Auditory Processing Disorder Affects Learning and Communication
Auditory processing Disorder (APD) affects learning and communication at any age. It is NOT caused by hearing loss. Although many APD-related symptoms appear to be similar to those caused by hearing loss, they happen for different reasons. One might say that APD mimics hearing loss.
APD is due to sound processing problems of the brain itself. This is why it is also called CAPD or Central Auditory Processing Disorder. The brain struggles to make sense of sounds.
Yet, not all APD is the same. There are different types of processing issues, but the symptoms are pretty much alike and may overlap..
Words and sound signals that travel from the ears to the brain may be perfectly clear. Yet, the brain has trouble sorting, interpreting, recognizing, or understanding them. Also, the brain may confuse words. It may put them in the wrong order or jumble their spelling. No wonder that understanding speech, especially in noise, becomes a common struggle.
Research shows that APD is involved in a significant number of dyslexia cases and that it affects 43% of children struggling in school.
APD is not ADHD
APD interferes with a child’s speech & language development and slows education. A struggling student can appear tired, bored or disinterested and show feelings of frustration. Unfortunately, such behavioral issues in the classroom might be mistaken for ADHD.
Therefore, it is important to get a professional evaluation by an audiologist first. Hastily interpreted symptoms may not reflect reality and lead to misdiagnosis.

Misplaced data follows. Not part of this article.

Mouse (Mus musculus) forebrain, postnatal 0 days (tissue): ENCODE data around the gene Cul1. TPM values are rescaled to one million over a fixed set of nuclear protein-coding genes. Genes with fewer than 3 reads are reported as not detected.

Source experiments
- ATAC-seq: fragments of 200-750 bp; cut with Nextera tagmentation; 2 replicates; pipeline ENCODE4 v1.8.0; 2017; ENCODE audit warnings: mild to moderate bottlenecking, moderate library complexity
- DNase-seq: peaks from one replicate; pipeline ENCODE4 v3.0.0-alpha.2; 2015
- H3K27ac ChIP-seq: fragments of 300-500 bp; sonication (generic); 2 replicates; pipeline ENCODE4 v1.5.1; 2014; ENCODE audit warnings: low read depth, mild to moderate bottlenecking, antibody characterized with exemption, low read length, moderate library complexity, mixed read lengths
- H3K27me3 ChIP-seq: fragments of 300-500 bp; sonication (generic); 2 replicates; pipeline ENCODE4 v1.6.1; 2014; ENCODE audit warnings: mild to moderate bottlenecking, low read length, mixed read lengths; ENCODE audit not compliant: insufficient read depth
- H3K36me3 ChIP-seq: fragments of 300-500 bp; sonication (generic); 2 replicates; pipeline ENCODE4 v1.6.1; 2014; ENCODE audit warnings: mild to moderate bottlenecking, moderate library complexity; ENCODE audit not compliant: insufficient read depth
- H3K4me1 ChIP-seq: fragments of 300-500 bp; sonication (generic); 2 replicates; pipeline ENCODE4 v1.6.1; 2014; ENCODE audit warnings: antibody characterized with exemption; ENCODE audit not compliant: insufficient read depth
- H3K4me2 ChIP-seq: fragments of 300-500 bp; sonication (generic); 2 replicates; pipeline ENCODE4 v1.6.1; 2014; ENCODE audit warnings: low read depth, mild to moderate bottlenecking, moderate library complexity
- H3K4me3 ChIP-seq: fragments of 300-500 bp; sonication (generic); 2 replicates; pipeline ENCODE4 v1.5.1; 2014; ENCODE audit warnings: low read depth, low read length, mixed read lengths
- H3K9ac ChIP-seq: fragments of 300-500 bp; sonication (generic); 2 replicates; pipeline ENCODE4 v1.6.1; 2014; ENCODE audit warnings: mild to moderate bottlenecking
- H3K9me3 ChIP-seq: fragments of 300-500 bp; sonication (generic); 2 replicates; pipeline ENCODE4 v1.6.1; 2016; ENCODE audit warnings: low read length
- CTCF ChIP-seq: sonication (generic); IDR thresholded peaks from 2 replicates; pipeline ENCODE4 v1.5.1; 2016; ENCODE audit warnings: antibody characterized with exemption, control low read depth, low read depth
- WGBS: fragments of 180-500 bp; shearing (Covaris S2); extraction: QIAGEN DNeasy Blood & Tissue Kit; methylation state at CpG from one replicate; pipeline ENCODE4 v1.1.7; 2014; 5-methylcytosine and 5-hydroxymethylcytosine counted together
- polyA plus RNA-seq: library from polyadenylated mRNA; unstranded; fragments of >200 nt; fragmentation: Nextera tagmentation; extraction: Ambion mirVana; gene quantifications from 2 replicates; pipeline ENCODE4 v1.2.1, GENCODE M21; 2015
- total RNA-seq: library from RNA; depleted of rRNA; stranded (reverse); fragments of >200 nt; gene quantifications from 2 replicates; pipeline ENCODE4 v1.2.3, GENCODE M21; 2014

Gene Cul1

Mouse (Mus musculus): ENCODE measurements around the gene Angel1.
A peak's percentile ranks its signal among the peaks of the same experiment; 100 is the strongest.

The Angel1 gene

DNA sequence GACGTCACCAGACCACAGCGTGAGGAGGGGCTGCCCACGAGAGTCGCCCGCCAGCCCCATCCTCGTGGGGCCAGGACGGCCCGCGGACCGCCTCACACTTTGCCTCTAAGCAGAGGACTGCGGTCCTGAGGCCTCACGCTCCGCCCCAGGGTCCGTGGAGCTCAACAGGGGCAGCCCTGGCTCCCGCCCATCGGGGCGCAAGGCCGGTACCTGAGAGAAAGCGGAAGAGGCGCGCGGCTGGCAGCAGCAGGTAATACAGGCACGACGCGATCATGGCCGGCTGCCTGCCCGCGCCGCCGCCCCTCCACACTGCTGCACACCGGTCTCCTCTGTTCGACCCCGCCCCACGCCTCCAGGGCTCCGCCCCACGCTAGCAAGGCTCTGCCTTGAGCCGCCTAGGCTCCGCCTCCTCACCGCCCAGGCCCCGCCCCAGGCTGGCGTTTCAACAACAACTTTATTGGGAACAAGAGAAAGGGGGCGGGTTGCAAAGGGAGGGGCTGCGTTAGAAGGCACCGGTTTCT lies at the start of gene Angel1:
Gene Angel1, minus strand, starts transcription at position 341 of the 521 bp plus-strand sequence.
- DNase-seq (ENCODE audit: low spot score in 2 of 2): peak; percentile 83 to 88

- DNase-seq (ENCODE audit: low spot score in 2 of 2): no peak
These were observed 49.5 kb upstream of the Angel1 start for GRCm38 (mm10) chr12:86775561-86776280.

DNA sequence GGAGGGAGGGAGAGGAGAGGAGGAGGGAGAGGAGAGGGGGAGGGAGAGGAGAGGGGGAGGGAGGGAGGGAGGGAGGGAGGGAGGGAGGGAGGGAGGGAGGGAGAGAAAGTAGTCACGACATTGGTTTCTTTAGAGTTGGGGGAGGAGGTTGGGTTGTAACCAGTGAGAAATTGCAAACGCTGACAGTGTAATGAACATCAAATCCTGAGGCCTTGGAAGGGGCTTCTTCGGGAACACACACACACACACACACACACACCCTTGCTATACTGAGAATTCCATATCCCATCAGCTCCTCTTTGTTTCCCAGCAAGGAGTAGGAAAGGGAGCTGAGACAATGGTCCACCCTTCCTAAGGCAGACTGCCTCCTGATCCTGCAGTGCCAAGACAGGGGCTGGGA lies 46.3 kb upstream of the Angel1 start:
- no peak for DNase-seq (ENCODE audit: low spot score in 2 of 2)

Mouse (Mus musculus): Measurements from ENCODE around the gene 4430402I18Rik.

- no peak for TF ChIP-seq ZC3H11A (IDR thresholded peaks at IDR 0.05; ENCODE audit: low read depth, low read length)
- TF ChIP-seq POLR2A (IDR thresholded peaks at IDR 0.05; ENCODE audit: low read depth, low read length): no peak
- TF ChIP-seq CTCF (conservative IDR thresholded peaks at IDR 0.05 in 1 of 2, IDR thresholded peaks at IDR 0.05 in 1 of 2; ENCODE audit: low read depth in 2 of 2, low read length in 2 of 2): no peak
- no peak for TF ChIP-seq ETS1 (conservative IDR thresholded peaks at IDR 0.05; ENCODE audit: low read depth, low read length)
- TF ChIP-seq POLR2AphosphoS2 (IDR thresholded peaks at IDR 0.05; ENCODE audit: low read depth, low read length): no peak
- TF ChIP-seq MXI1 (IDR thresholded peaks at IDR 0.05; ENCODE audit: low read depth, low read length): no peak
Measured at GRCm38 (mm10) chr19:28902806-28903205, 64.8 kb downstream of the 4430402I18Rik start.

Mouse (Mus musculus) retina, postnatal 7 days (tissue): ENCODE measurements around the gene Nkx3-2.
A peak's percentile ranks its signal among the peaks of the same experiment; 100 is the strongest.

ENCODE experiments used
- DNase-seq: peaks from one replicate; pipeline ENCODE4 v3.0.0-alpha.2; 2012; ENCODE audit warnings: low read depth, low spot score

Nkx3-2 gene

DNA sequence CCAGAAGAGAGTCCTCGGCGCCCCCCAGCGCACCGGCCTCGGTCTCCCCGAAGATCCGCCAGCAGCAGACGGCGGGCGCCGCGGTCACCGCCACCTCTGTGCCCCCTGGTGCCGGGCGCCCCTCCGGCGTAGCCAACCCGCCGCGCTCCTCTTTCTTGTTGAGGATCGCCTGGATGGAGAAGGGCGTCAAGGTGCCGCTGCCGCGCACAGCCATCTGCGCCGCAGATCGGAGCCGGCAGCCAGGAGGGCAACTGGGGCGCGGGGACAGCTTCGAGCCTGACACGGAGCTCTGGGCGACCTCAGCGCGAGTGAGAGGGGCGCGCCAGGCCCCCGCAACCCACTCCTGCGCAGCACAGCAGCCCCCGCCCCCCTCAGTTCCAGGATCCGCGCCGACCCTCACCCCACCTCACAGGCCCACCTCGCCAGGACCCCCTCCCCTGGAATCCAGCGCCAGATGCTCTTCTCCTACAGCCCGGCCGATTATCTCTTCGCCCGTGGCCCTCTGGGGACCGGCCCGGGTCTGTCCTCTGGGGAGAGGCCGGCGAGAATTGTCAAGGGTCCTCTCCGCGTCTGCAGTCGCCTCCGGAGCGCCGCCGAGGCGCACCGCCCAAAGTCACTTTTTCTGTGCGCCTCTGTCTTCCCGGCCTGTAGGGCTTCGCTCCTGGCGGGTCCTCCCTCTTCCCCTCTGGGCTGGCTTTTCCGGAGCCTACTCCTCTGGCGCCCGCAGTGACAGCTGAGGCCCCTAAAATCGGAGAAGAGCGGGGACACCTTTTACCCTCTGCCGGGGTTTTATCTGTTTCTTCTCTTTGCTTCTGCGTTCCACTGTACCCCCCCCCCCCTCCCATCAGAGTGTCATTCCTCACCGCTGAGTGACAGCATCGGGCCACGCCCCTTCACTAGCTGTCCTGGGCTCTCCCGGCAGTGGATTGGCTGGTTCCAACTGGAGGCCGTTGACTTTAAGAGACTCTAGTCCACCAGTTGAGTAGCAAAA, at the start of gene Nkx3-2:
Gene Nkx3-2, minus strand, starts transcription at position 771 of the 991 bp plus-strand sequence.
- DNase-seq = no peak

Get a correct diagnosis – the earlier the better!
It is always best to deal with any speech, language, and learning issues early on. Audiologists diagnose APD. However, this is not an easy task. Standard hearing tests tend to be normal in those with APD and do NOT diagnose APD. And so, a variety of different tests and assessments are used to help pinpoint the condition .
And so, it takes an experienced professional to dig deeper because it is crucial to distinguish between Hearing Loss, APD and ADHD. The diagnosis may be further complicated If these conditions coexist and overlap
No clear-cut exact causes
Causes for APD are quite varied and not well defined. There may be a genetic link as it can run in families. Frequent, prolonged ear infections, premature birth, low oxygen at birth, infections such as meningitis, lead poisoning, head injuries, stroke, and conditions such as MS figure on the lengthy list of suspected causes.
Although there is no cure for APD, the condition is treatable in both children and adults. Treatments are adapted to the individual patient. Guided by speech-language therapists and audiologists, patients work on improving their speech and listening skills. They learn coping and problem-solving techniques. They learn how to make the most of their strengths and of their environment, such as sitting in a quieter area at work or in the classroom.
In the end,
Auditory Processing Disorder affects learning and communication. By getting a correct diagnosis and professional help as early as possible, people can live a full and productive life despite the condition.
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